Everyone wants to be productive. I surf the web all the time and find all kinds of blog posts and articles about how to be productive. They cover everything from the apps you can use to be productive to all kinds of methods and philosophies of productivity.
Productivity is a big business. It applies to every possible job out there. No matter what you do, people who talk about productivity could either sell you a product or teach you principles on how to be more productive in your line of work.
Would it surprise you that the Holy Spirit wants you to be productive in holiness? Believe it or not, the Bible talks a lot about our holiness and production. It uses the words “bearing fruit” to talk about the results of a holy character and behavior in each Christian.
The “fruit” is the result of what the Holy Spirit is leading us to be in our character and deeds. Some people say that only our deeds are referred to when the Bible says fruit. But other people say that it’s our character. As I will show, it’s both.
Fruit in the Bible can refer to the actual piece of fruit that a person eats, a literal understanding. But most often, it takes the idea of that literal fruit and uses it to refer to the results of the Holy Spirit’s work in our character and deeds.
The Bible gives examples of fruit as deeds when Jesus says in John 15 that without him we can do nothing. But will be getting into that in just a few moments. It also talks about fruit as character. The example of the Fruit of the Spirit lists nine qualities of the fruit. Those nine qualities are character issues and characteristics of the Christian life.
God isn’t interested in just the outer part of us, the works that we do. He is also interested in the inner life, are character before him. Doing often comes out of being. We are who we are, and based on that, we do what we do.
We must understand that the Holy Spirit begins with our character, working on the hardest part of us. This is where the true change happens, why nobody really notices it until it flows out into our deeds. The Spirit aims to produce the character of Christ inside of us.
Character is like the engine of a vehicle. The engine is under the hood, and nobody really sees it unless they open the hood. The Holy Spirit is the one who opens the hood and gets down into our character. He works on each character trait that doesn’t resemble Christ.
Without the engine, the car goes nowhere. Without God, we can’t do his works. But when our character, our engine, is godly, and the Holy Spirit is working on it, we begin to notice changes on the outside, the things that we do.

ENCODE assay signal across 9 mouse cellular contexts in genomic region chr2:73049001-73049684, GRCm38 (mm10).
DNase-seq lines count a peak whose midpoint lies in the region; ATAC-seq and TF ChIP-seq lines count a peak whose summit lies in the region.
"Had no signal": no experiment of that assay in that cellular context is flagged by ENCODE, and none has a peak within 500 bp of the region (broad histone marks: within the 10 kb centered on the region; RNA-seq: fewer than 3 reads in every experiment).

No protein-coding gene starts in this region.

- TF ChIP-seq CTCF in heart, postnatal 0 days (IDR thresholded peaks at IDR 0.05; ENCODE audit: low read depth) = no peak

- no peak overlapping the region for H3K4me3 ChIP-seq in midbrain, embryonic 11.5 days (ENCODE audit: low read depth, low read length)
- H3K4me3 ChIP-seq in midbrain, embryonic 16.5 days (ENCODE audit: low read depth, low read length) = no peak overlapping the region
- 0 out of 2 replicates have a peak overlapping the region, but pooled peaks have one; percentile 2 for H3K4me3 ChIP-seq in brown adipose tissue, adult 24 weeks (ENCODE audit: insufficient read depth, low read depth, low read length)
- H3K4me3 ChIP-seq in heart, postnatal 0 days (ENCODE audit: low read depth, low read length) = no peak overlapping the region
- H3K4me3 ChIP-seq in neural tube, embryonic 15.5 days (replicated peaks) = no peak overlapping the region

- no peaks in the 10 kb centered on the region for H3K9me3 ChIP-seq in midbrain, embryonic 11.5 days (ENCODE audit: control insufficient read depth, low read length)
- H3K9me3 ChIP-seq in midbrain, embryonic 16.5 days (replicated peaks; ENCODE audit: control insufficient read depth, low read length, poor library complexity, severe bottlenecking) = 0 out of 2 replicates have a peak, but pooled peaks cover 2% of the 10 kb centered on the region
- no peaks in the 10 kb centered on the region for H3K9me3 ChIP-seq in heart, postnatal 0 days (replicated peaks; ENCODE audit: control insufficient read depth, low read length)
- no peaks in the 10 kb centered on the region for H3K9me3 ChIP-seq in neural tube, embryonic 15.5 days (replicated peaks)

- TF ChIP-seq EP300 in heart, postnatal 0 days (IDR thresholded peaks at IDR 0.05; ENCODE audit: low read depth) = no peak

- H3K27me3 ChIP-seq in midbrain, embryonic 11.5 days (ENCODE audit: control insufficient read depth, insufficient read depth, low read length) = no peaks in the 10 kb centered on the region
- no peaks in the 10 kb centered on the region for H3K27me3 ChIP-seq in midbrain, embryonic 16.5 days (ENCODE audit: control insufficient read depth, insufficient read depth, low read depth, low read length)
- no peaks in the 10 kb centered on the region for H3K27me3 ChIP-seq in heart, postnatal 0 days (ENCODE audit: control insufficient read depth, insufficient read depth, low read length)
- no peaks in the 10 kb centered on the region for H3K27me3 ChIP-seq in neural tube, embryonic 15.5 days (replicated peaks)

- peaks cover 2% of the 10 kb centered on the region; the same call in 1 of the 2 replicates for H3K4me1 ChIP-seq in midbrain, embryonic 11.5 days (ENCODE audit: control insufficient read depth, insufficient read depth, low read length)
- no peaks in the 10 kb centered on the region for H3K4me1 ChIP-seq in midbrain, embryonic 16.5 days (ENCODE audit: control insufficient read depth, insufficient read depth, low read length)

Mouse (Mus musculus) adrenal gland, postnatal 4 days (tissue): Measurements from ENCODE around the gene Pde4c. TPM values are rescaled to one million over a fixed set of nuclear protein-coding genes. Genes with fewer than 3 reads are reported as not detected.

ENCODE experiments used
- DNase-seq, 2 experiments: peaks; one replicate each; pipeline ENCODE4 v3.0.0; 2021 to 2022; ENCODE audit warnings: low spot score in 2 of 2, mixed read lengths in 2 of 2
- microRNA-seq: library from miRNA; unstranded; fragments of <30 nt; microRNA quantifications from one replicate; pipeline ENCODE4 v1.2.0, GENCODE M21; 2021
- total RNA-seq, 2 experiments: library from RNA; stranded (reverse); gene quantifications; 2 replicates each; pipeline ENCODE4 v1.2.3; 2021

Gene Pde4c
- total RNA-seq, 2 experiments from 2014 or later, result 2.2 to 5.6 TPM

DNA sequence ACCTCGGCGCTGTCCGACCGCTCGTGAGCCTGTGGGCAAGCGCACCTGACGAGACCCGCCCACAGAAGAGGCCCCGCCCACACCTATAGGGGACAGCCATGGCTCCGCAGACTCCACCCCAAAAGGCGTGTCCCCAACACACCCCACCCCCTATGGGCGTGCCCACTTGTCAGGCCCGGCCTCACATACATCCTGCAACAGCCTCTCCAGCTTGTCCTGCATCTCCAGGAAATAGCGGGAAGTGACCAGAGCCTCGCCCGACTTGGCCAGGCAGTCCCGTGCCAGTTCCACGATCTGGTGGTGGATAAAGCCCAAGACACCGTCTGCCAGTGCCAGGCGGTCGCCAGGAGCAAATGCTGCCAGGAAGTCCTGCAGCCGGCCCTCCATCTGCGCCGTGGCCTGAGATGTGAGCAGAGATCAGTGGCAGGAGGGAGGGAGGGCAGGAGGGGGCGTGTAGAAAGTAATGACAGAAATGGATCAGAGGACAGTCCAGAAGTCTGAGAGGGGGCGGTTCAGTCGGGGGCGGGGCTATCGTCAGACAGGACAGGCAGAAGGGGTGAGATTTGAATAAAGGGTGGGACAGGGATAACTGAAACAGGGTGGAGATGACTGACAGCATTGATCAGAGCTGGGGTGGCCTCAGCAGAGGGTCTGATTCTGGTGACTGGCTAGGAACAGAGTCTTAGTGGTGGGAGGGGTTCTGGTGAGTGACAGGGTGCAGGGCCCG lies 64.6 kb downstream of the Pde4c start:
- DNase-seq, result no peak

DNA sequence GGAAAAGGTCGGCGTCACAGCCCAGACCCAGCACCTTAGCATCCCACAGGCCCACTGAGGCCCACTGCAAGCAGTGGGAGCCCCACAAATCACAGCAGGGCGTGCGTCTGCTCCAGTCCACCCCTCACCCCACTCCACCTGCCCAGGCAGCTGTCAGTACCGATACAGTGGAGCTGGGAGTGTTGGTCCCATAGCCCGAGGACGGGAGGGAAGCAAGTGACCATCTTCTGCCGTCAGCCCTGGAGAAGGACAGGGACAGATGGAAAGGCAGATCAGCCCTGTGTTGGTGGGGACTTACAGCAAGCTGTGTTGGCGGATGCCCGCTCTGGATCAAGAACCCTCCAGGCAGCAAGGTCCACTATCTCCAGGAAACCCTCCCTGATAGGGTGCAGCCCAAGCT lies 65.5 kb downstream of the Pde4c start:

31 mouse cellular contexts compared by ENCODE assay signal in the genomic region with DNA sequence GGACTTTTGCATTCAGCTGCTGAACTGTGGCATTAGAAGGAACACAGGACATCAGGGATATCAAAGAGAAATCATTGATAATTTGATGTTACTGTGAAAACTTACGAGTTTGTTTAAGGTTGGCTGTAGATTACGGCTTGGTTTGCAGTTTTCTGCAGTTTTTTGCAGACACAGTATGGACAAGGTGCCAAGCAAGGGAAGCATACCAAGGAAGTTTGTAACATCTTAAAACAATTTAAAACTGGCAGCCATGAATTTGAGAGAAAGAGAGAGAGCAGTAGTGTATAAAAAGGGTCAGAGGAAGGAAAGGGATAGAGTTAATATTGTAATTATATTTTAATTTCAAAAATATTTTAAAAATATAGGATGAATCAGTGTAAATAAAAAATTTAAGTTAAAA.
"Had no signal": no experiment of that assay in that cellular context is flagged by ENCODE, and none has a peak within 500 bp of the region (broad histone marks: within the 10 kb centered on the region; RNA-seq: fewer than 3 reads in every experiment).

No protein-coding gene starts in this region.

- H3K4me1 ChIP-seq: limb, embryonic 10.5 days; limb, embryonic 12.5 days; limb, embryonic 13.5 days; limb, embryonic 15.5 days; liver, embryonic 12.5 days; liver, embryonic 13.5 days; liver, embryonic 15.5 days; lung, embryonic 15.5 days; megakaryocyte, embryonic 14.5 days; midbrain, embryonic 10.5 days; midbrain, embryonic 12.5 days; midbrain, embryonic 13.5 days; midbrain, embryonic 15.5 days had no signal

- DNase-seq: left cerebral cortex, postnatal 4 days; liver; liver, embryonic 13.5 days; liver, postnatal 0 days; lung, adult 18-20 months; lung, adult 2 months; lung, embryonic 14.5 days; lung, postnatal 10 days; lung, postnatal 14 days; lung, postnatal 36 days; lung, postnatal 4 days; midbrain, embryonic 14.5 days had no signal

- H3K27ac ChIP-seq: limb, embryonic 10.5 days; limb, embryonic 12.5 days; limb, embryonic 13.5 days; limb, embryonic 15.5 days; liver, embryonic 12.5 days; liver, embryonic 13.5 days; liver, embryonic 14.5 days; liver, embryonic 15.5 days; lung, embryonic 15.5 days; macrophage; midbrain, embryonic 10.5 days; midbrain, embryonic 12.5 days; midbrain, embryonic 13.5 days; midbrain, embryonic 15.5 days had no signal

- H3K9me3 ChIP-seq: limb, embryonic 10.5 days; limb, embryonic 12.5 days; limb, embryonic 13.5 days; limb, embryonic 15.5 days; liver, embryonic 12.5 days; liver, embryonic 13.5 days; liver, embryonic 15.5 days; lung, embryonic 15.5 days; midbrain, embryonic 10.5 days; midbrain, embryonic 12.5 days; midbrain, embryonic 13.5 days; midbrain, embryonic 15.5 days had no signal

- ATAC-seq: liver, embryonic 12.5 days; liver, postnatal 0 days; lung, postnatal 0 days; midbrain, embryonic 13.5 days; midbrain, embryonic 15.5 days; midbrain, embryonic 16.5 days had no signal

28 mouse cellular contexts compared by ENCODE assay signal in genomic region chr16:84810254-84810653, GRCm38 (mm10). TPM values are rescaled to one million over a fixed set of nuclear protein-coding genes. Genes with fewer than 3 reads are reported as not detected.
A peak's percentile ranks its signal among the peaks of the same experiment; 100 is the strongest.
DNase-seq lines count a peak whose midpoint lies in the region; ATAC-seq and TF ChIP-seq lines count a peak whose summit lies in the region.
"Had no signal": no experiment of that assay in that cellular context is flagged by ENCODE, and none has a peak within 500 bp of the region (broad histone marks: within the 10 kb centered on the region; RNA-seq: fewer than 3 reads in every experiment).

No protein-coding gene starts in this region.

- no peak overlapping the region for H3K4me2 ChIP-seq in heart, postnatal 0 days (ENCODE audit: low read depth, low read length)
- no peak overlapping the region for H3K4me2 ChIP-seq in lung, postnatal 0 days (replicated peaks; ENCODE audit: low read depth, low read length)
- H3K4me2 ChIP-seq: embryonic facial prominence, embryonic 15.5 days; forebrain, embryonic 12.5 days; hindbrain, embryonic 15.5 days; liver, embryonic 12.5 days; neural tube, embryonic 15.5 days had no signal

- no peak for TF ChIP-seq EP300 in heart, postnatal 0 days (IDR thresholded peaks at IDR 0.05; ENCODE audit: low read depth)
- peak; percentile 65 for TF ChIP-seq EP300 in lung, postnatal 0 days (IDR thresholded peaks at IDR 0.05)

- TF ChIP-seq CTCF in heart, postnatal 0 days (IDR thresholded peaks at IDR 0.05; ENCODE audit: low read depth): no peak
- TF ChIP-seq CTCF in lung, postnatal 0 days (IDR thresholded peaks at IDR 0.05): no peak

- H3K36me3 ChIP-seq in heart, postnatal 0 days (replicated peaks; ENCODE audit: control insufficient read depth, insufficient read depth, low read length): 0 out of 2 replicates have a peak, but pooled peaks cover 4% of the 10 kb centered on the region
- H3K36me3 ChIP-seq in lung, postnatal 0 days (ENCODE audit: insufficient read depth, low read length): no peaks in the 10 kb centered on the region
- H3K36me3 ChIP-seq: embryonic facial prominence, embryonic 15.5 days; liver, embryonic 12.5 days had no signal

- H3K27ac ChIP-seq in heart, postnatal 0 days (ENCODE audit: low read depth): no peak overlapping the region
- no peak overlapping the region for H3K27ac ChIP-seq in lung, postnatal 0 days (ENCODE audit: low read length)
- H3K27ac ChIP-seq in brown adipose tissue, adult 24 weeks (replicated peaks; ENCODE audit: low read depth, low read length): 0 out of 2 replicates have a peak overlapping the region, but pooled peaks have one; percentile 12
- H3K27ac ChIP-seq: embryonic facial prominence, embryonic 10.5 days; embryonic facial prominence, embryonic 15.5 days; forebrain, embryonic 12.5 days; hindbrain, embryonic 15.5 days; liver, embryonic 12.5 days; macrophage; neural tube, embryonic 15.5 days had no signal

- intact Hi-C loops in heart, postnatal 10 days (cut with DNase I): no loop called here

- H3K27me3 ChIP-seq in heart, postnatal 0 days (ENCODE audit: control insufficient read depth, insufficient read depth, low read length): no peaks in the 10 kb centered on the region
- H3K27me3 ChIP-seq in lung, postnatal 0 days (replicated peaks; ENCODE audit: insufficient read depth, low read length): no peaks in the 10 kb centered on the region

What we do is based on who we are. When the Holy Spirit changes our character and transforms it to conform to the image of Christ (Romans 8:29), what we do changes also. We go from doing what we want to do to what God wants us to do.
The Holy Spirit changes our evil desires for pleasure that we used to have before we met Christ. Our desire becomes to do what God wants us to do. We want to please the Lord out of love and gratitude for what he has done for us.
So it starts on the inside and goes to the outside. As our character changes, the works we do change. People begin to notice. They want to know what happened to us. And this is where we can witness and tell them that Jesus has changed our lives.
It goes from unnoticed to noticed. It’s all because the Holy Spirit works in our hearts and changes our lives one character trait at a time. We will be getting into how he changes are character in the next few posts.
No one can see what the Holy Spirit is doing inside of every Christian. As a pastor in the church, it often falls to me to deal with disciplinary issues among Christians. I bring this up because the only way we can tell that a person is not obeying the Holy Spirit is through what we observe them doing and saying.
Christians have a lot of issues about how to judge people. Everyone points out Jesus’ injunction about not judging others in Matthew 7. But then later on in the Sermon on the Mount, Jesus talks about judging the fruit of others.
If fruit is both character and deeds, then we do have to judge people. But here’s the key to understanding these two ideas, one from the Sermon on the Mount. In Matthew 7 and when Jesus talks about a tree and its fruit. In Matthew 7:1-?, Jesus is specifically referring to judgment that criticizes another person, condemns them.
Judging for condemnation or with a critical spirit is not what Jesus wants us to be doing. It is not our place to be the Judge. That is God’s place and he will do it better than we ever would. He has perfect perspective and infinite knowledge of each person. His judgments are the only ones that are truly just.
But when you read Matthew 12:34 and following, you find Jesus talking about judging the fruit of good and bad trees. Fruit here refers to deeds. You are looking at what a person produces, and you see the result of their character development.
It’s important for us to understand that this kind of judgment is not critical or condemning. It is a judgment that evaluates what you see and hear. It gives a window into the character of a person. We must be careful to only evaluate the deeds of a person, not to critically judge their character.
Often times I use this as a pastor. I am only human, and I cannot see into the character of a person. I don’t know what the Holy Spirit is working on in you. But if I see or hear you doing something that does not represent Christ well, I am obligated as a believer in Jesus to address the issue, especially as a leader in the church.